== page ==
February 14, 2018
Dogs are pack animals and benefit hugely from social contact with humans and other animals. They thrive on companionship, which is why they’re popularly known as ‘man’s best friend’.
While many dogs cope well with being left alone for a few hours, no dog should be isolated for lengthy sessions, especially on a repeated basis.
Some dogs struggle with even short periods of loneliness – and this is known as separation anxiety. It’s worse for puppies and dogs adjusting to new homes, as they tend to lack confidence about their new surroundings.
If you think your pet is showing signs of separation anxiety, please don’t hesitate to contact our friendly vet team in Bayswater to arrange a consultation and get advice.
Signs of separation anxiety in dogs
- Pacing, panting or scratching as you prepare to leave the house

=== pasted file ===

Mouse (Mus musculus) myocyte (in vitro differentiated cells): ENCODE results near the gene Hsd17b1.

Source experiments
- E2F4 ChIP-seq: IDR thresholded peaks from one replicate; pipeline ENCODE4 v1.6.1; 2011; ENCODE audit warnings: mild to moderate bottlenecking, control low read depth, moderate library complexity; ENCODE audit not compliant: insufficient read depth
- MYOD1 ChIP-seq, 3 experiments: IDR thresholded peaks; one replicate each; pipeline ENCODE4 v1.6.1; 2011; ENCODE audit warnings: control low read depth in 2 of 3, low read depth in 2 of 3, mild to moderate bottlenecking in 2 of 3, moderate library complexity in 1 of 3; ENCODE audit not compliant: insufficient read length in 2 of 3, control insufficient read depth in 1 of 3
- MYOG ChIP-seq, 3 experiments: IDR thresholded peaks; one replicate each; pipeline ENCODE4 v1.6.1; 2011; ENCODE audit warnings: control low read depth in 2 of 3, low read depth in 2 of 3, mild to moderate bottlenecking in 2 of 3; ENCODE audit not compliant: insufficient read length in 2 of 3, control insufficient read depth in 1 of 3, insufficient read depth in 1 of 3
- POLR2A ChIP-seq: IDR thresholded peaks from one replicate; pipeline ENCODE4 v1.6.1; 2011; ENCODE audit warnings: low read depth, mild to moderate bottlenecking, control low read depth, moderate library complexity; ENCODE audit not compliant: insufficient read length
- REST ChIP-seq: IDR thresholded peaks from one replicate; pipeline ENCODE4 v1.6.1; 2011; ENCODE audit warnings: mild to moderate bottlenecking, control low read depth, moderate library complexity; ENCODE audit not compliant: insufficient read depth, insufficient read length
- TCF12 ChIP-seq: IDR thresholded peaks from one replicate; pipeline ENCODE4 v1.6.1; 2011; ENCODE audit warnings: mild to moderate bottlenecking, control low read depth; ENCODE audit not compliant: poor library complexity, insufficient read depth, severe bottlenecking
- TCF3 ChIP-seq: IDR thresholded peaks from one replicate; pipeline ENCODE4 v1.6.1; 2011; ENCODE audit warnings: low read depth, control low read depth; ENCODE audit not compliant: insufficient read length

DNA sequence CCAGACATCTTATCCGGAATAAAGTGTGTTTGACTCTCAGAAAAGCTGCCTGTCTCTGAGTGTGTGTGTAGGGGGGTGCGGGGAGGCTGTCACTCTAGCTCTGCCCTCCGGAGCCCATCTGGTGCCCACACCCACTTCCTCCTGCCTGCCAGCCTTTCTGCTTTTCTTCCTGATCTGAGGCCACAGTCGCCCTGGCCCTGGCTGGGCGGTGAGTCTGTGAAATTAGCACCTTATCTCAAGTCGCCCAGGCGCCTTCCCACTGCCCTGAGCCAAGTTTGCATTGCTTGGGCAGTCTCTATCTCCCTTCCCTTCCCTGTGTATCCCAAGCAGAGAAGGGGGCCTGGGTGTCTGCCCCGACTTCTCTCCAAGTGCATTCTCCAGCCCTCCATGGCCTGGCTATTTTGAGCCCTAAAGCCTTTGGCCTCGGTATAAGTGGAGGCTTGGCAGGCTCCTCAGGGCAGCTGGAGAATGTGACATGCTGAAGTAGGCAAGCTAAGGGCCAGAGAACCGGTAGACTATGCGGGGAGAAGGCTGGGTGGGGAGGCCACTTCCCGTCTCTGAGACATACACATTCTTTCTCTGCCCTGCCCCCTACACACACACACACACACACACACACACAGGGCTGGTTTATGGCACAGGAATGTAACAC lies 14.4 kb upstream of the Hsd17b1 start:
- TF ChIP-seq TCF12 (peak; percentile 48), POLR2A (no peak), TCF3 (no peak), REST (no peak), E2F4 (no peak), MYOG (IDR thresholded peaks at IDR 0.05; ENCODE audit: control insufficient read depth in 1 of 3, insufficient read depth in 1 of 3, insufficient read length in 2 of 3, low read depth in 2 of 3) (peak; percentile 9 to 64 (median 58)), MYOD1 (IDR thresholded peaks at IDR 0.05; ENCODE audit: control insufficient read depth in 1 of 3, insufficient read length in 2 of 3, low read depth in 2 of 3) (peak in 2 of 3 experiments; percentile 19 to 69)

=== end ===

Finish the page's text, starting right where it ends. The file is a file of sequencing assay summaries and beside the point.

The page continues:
- Following you around
- Whining, howling or barking
- Chewing items while you’re away, especially if the items have your scent
- Excitable behaviour on your return
Bayswater Vets’ tips to avoid separation anxiety
Get your dog used to periods of time apart by spending time in separate rooms or areas (though not always the same ones). A baby gate can help to achieve this, in areas with no door.
Start with very short sessions and don’t make a fuss about it – give them a chew or toy and behave normally, but move elsewhere and make sure they can’t follow. And every time you do it, increase the length of time.
Once things have improved, try going out of the house for very short periods; then increase those too. Never make a big deal of your departure or return.
This process will be easier if you start when your dog is young, but is worth trying at any age.
Dogs left alone should always be provided with:
- A comfortable bed
- Plentiful fresh water
- A chew toy, as chewing is a calming activity for dogs
- A radio at a quiet volume, to provide comfort and soften other noises which might startle them
- Items which contain your scent – although ideally nothing that can be damaged by chewing!
If you’ve tried this approach and still feel your dog is severely distressed, please give us a call on 020 7229 2040 and we can book a time to talk to you in more detail.